Travel Memory: My First Solo-Trip

Today I posted my 100th photo on my travel instagram account. This isn’t a huge milestone, but I thought I would take the opportunity to post a throwback photo to my first ever abroad trip alone, which I took in May 2010. I planned on it also giving me a good reason to post on my sadly neglected blog, and bring it back to life again with new content and new photos from my last few trips.


In early May, 2010, I was chatting with a friend from the US. We had planned for years on “one day meeting in Europe”, and as one of her childhood friends currently lives outside of London, UK, we always used that as our meeting-point. During this particular talk, we were comparing flight costs for me and for her to London from our respective residences. We both marveled at how cheaply I could travel within Europe, given the odd sale and newly established cheap airlines.


As I tend to do, I was looking around at other destinations. Just when I was on one particularly cheap site, they had a list of “offers” from Stockholm, very cheaply. I was a student at the time, with a much less hectic schedule than I have now, so I was free to travel mid-week on a whim.


Which I did.


I found a trip to Rimini in Italy for next to nothing. And as it was May, the season hadn’t fully started yet so I found myself being able to find a great hostel for a song as well. (In all, I spent maybe €100 on airfare, transport, a side-trip to San-Marino, my hostel for three nights and gifts.)


The reason I picked Rimini over any other place was because it was in Italy; I had no idea what I would find in the city, and was quite unprepared overall for what I could do while there.


I don’t have many photos from the trip. Or, I should say, I don’t have many (or any!) good photos from the trip. Not because I was a bad photographer back then – but because I had a crappy camera and through moving them from computer to computer, their quality has lessened even more as they’ve been zipped and unzipped and I don’t know what. So the photos I do have (the white balance is completely off as the sun was blinding through-out the trip) are more for me to remember what it was like; and they do help with that.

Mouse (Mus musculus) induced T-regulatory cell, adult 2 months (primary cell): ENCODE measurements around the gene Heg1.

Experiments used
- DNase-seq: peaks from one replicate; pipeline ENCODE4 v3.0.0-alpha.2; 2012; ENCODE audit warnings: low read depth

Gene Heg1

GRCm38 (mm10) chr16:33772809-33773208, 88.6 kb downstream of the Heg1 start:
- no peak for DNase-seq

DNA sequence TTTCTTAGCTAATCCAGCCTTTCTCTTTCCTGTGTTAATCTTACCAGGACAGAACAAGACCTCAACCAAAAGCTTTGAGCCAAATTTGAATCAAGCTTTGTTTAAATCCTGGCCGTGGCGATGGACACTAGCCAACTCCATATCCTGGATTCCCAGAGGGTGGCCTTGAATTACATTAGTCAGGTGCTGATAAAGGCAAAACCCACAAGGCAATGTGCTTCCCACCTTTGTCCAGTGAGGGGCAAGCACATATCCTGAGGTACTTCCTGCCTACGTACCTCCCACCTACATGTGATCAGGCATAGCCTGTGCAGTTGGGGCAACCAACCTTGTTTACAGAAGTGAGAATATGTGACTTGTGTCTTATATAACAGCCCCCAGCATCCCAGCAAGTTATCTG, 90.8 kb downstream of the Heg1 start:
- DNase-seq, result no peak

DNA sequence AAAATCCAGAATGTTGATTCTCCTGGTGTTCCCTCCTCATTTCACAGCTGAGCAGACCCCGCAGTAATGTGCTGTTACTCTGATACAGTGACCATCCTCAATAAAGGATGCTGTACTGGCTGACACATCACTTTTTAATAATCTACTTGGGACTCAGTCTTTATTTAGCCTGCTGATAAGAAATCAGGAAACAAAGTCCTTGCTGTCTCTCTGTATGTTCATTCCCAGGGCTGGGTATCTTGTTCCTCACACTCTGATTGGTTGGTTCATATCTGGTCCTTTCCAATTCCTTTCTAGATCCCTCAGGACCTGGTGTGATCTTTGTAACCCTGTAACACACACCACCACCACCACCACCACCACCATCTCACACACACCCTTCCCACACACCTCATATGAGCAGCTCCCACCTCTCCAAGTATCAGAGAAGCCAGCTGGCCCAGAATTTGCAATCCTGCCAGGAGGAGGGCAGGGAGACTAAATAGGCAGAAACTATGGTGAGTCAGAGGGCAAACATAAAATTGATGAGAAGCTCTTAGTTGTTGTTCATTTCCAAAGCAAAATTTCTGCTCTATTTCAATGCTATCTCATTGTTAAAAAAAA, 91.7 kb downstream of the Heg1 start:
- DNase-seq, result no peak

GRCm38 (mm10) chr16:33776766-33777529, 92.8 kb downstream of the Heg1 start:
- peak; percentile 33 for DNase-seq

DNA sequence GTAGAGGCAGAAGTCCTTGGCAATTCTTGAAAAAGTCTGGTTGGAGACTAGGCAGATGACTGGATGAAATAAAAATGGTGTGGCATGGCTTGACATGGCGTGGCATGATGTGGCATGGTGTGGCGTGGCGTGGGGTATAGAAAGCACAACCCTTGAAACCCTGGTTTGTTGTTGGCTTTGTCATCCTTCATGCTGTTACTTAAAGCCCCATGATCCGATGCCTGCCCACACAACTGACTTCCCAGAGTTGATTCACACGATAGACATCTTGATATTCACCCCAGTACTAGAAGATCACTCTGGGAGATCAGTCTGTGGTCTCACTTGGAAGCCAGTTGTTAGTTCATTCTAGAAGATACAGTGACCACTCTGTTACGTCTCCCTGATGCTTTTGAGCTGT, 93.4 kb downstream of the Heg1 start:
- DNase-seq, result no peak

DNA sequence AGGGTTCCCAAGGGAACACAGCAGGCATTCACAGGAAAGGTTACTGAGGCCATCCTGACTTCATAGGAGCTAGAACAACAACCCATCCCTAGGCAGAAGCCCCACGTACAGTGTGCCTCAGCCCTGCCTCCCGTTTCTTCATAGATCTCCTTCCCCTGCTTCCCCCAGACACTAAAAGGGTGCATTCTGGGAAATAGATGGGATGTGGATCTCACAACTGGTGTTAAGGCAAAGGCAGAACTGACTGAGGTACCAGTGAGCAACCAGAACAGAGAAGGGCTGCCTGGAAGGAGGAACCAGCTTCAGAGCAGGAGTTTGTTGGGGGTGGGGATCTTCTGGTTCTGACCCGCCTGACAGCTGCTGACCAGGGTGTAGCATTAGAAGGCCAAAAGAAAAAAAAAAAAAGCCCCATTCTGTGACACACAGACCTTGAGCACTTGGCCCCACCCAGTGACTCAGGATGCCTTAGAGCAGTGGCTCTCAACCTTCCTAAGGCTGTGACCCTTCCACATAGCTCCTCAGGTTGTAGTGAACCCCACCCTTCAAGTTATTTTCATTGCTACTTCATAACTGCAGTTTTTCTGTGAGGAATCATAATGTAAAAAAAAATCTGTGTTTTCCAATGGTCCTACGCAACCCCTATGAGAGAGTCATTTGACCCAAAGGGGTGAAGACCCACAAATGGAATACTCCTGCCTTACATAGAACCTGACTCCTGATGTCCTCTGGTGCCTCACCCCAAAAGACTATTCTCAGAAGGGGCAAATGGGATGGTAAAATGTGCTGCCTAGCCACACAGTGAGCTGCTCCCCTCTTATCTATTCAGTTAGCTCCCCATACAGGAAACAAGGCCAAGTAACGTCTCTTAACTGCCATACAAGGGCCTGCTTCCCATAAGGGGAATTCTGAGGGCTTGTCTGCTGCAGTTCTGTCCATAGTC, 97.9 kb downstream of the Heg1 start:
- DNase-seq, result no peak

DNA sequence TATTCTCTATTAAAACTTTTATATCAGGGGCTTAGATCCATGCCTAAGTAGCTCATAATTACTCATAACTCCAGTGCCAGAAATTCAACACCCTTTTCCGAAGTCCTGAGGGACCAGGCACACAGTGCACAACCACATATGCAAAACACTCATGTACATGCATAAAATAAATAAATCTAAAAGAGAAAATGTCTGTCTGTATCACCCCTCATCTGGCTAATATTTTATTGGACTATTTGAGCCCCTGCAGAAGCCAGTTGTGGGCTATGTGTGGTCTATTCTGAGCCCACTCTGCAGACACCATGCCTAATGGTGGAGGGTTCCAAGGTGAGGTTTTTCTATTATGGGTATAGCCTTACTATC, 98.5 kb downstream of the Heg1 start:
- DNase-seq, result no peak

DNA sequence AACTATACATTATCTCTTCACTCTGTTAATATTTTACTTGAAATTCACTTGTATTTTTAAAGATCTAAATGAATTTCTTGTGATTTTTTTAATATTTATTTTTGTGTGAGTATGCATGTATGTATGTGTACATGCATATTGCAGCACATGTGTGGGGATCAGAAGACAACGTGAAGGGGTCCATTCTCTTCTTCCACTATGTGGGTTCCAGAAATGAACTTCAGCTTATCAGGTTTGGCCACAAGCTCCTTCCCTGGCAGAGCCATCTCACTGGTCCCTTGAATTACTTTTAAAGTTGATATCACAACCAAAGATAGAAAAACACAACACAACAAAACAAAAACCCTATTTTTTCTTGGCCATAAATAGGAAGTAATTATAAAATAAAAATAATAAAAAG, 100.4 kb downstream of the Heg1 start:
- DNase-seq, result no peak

There are two memories that stand out the most for me, from my spur-of-the-moment trip to Rimini.


The first is when we landed. It had rained in Stockholm for almost a week when I left (and it rained at the airport too). When I arrived and stepped off the plane, I stepped into the sun. There was not a cloud in the sky and it was warm. Not just hot, but that warmth that seeps through you and makes you feel comfortable.


I remember too that I was wearing a sunshine-yellow shirt, and felt it was quite appropriate.



The second memory that stands out for me comes from the same day, but in the evening. I had no idea about map-scale or how small Rimini was. I stayed in a “city” hostel; it had a sister called the “beach” hostel. As a result, I thought the “city” hostel was far from the beach – and I didn’t bring any swim wear.


So that first evening, as the sun began to set, I was out walking. Close to my hostel, from one step to the next, I turned a corner and there it was – the beach. A loooong expanse of beach, even.


I promptly took off my shoes, rolled up my trousers and walked into the water. It was the first of many photos I’ve taken off my feet!


When I had enough of the torture of not being able to swim, I started to walk along the beach – I walked for 40 minutes and felt like I hadn’t made any kind of headway. It was fanastic and calm and just a perfect way to end the evening.


I left the beach and walked home along the boardwalk – since it was low-season there weren’t a lot of tourists. Instead I met regular Italians out for evening jogs now that the sun wasn’t quite as hot, and families strolling to and fro.


And back at my hostel, I kept the window open as I wrote in my first ever travel journal. Both for the breeze but also to hear the lives of everyday Italians eating dinner together out in the gardens surrounding my hostel, their chatter and clink of utensils comforting and strangely familiar.


I had no idea at the time, that six years on, I would still be travelling mostly alone and mostly spur-of-the-moment. I had no idea that I would travel alone but not feel lonely.


At the time, I simply marveled at the fact that I’d gone on a trip to another country; to a city where the language barriers were high, as I hadn’t spent any time trying to learn even a little Italian before I left (and I still haven’t, though it’s on my list!).


It was a great first trip, and it’s only gotten better since.





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